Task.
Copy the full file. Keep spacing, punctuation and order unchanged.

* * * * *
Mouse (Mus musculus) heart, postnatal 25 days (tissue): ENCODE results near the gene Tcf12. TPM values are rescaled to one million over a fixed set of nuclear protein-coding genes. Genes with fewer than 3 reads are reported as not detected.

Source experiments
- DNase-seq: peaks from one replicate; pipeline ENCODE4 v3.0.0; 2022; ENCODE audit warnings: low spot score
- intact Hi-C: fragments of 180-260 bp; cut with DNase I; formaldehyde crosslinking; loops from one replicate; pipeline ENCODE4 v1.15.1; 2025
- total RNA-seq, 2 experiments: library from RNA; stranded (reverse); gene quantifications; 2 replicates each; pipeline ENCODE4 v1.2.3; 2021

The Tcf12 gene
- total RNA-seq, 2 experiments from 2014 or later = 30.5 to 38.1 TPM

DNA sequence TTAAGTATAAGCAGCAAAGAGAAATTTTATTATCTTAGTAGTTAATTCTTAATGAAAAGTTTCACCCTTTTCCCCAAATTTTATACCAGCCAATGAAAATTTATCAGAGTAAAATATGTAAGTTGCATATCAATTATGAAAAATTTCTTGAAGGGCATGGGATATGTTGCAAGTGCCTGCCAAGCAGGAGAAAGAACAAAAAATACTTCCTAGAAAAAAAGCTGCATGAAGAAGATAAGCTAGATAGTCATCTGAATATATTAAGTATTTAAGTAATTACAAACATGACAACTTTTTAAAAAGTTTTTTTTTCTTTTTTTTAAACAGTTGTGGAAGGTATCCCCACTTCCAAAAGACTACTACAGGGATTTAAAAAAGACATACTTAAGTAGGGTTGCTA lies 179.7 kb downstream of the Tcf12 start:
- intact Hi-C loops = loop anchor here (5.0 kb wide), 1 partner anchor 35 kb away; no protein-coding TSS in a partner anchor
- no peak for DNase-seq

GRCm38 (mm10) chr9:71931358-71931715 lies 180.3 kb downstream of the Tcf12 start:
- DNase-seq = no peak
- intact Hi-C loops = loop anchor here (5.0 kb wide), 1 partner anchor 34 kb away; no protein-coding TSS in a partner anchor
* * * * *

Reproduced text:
Mouse (Mus musculus) heart, postnatal 25 days (tissue): ENCODE results near the gene Tcf12. TPM values are rescaled to one million over a fixed set of nuclear protein-coding genes. Genes with fewer than 3 reads are reported as not detected.

Source experiments
- DNase-seq: peaks from one replicate; pipeline ENCODE4 v3.0.0; 2022; ENCODE audit warnings: low spot score
- intact Hi-C: fragments of 180-260 bp; cut with DNase I; formaldehyde crosslinking; loops from one replicate; pipeline ENCODE4 v1.15.1; 2025
- total RNA-seq, 2 experiments: library from RNA; stranded (reverse); gene quantifications; 2 replicates each; pipeline ENCODE4 v1.2.3; 2021

The Tcf12 gene
- total RNA-seq, 2 experiments from 2014 or later = 30.5 to 38.1 TPM

DNA sequence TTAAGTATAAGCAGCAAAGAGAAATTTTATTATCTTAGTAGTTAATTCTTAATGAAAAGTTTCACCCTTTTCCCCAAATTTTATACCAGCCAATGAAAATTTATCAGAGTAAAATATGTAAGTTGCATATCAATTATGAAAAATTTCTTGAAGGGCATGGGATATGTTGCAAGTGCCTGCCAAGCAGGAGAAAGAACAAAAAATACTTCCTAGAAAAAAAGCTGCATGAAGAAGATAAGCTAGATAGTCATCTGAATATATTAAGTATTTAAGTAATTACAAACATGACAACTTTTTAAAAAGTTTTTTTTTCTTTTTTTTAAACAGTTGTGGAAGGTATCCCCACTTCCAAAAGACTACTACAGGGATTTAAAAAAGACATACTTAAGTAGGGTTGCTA lies 179.7 kb downstream of the Tcf12 start:
- intact Hi-C loops = loop anchor here (5.0 kb wide), 1 partner anchor 35 kb away; no protein-coding TSS in a partner anchor
- no peak for DNase-seq

GRCm38 (mm10) chr9:71931358-71931715 lies 180.3 kb downstream of the Tcf12 start:
- DNase-seq = no peak
- intact Hi-C loops = loop anchor here (5.0 kb wide), 1 partner anchor 34 kb away; no protein-coding TSS in a partner anchor